Freedom to care

Harp music for dying people and phone calls for T-shirts take up most of Lindsay Freeman’s time.

Having been forced to start over on her master’s thesis, Freeman was faced with another semester in Utah. Six months later, she’s ready to graduate in December and is having the time of her life, she said.

In the prime of her life, Freeman’s field of choice is gerontology, the study of caring for the elderly.

“I’ve always loved old people,” she said. “They have so much to give back…such wisdom, experience and so much love.”

While they’re the ones being cared for, she always feels like she gets more from being with them they get from her.

“It makes me happy. I’m inspired to grow old like they have,” she said.

For her final thesis, Freeman is studying the effects of harp music to comfort the dying.

Her data was supposed to come from a hospice agency in Chicago, but the day it was supposed to arrive, she received an e-mail saying the administration would not approve the transfer. Months from graduation in May, her final project fell through her fingers. “It was like a slap in the face-what do I do now?” she said. Deciding to work through the summer, she tried gathering data herself. But local hospices refused her the access she needed to collect data.

She had to turn down a job she could have taken in her home state of Tennessee after graduation.

Rather than getting down, she took her adviser’s advice to think that her graduation mishap was perhaps for the better. She accepted a for-credit internship in Washington, D.C., to keep her busy until Fall Semester. Then Freeman found a woman who had the kind of statistics she needed that were left over from when the woman was herself in school.

“Now I’m back where I was in the first place, but with different data forms, a different partner and six months down the road,” she said.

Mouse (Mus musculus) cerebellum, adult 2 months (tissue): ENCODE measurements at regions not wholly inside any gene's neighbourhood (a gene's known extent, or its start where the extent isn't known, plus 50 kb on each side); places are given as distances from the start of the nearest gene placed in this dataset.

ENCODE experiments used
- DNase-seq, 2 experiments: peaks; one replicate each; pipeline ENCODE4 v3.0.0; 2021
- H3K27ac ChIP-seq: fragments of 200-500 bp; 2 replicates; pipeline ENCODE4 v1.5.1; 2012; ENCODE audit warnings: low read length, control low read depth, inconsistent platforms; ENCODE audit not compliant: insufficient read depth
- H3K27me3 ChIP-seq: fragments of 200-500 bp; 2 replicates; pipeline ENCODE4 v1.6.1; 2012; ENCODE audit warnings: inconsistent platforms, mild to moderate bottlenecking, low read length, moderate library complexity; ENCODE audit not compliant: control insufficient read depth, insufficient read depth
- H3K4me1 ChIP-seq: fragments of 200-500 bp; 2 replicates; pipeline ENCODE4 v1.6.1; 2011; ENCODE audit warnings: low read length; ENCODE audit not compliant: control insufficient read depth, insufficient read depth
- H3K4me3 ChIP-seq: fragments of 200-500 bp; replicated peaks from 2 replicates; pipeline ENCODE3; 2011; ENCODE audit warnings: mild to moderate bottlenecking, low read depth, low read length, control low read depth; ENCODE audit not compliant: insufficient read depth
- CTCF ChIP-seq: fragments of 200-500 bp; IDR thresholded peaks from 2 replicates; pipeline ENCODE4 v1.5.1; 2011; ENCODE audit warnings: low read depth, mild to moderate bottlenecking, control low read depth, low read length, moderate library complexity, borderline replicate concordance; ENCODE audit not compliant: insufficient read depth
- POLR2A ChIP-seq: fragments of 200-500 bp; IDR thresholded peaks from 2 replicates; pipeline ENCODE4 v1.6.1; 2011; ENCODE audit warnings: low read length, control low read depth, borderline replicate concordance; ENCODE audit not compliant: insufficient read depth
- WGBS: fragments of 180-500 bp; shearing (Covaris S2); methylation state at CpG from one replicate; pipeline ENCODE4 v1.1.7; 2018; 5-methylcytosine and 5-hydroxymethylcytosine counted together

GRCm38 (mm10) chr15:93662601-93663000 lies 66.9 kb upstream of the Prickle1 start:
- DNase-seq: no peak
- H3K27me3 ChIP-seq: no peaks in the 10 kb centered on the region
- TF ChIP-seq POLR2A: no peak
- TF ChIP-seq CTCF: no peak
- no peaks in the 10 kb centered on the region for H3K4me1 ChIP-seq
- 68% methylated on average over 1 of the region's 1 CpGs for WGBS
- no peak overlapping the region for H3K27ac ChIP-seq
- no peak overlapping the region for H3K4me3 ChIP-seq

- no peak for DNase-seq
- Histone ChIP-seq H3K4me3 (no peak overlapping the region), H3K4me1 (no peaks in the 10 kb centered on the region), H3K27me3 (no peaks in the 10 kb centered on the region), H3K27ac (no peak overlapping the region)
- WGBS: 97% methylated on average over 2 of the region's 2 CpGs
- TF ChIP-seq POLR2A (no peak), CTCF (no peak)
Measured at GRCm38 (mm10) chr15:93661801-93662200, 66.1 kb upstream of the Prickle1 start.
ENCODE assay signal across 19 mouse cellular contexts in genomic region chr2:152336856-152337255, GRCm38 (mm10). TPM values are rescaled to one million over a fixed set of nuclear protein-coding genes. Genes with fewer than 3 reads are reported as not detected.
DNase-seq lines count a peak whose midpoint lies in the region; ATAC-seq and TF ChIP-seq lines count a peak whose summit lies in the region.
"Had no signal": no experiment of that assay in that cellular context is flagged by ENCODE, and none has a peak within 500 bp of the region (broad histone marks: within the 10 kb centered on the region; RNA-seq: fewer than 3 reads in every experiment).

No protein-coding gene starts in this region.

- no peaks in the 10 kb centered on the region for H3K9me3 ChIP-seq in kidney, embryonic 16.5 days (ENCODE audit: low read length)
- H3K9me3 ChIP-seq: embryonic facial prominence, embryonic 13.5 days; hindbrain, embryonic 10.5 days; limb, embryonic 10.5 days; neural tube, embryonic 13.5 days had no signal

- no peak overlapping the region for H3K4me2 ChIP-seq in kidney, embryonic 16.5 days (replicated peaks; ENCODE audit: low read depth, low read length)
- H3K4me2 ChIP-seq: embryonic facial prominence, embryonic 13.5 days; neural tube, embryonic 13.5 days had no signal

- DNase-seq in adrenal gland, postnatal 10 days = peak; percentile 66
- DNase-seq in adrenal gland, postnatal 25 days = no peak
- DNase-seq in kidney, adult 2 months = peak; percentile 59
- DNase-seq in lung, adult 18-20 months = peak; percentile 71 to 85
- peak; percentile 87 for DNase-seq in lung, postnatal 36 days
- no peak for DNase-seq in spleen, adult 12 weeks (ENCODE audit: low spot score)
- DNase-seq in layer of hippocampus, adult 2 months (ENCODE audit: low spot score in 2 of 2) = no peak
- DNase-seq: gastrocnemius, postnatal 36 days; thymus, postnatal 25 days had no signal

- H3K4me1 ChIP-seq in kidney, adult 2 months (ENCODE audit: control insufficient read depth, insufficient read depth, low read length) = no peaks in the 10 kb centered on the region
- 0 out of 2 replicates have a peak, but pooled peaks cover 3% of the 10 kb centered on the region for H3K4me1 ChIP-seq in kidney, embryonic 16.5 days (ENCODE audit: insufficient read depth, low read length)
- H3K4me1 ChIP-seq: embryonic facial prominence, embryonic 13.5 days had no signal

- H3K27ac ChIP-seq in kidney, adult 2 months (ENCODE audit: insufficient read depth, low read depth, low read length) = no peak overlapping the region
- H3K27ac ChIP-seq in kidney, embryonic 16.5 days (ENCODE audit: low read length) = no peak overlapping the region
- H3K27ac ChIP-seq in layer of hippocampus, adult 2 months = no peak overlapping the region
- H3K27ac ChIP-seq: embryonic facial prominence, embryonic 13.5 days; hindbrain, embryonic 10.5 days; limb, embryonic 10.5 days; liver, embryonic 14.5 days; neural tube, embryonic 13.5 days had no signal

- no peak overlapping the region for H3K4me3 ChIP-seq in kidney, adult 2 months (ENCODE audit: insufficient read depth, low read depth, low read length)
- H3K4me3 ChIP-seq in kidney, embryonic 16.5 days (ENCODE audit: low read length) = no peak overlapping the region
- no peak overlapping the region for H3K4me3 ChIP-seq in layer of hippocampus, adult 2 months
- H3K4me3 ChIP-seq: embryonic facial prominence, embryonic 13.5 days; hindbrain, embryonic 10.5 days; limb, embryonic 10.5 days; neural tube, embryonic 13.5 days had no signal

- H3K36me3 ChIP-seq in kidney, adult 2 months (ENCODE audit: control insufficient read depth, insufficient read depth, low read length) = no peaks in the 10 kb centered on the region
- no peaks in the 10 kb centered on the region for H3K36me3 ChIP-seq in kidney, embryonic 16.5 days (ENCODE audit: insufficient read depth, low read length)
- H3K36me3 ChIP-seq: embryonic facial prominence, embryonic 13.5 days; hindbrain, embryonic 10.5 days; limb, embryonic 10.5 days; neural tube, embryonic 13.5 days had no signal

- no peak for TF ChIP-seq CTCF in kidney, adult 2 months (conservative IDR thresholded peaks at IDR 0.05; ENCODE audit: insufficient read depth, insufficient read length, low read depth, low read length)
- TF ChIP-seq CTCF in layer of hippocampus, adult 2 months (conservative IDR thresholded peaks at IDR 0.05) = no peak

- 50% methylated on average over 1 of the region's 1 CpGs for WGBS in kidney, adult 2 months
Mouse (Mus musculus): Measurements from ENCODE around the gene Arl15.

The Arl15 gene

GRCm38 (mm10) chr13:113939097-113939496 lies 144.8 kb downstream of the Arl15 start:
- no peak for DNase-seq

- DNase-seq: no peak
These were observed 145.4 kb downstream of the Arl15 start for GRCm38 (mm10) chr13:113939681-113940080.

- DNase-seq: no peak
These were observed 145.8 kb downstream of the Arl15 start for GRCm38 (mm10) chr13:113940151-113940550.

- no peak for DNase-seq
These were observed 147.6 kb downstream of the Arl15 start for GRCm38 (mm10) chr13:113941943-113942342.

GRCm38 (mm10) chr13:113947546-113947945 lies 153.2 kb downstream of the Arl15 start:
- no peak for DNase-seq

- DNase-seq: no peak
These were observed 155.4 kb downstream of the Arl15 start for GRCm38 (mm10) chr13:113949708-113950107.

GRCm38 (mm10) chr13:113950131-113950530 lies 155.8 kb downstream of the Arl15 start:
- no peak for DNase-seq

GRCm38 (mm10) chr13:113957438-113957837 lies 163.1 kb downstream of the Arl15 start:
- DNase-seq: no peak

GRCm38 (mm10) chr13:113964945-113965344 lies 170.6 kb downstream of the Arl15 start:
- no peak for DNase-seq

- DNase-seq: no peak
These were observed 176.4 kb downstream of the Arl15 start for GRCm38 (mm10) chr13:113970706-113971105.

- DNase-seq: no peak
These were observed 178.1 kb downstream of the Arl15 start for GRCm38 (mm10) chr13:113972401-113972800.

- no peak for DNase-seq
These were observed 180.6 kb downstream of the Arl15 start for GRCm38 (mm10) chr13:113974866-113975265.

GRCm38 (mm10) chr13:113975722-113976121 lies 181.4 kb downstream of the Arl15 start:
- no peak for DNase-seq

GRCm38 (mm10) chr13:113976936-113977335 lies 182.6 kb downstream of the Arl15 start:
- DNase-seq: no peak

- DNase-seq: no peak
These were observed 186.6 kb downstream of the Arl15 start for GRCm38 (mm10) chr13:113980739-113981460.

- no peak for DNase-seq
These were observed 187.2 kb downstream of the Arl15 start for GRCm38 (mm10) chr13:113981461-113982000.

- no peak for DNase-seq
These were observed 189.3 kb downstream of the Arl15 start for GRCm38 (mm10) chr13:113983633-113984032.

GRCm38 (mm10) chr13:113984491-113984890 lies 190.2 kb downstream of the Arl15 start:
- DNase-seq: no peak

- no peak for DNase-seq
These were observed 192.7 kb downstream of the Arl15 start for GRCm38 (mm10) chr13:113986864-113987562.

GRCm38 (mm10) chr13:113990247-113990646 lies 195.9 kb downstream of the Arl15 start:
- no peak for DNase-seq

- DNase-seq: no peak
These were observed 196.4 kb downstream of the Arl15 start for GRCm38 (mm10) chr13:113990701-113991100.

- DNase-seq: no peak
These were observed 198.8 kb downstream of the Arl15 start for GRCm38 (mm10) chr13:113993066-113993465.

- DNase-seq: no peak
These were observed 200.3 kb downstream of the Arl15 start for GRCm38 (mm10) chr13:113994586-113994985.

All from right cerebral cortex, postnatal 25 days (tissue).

Freeman was then offered a leadership position at the LDS Institute of Religion on campus, giving her an additional sense of purpose and many new friends.Now she considers the whole situation a blessing because Utah has become her new home.For four to six hours a day, she takes classes, socializes and volunteers at the institute.

As director of community relations there, she conducts several meetings a week to oversee the committee’s many responsibilities, like ordering institute T-shirts.

Although it’s not where she thought she’d be six months ago, she said she couldn’t be happier. “Sometimes you second guess decisions, but I get a constant confirmation I’m in the right place at the right time,” she said.

But a downside of her newfound passion for community relations is she always on the phone.

“I clocked 60 day-hours on the phone last month,” she said.Maintaining a relationship with her two roommates, friends and family has become an almost impossible task, she said.

“I balance it by worrying about what I need to do here and now…I live in the moment,” she said.

It doesn’t work to be with one person and be thinking of something else all the time. By giving everything a little bit of time, she balances all her commitments, Freeman said.

“But I don’t have all the answers,” she said with a laugh.

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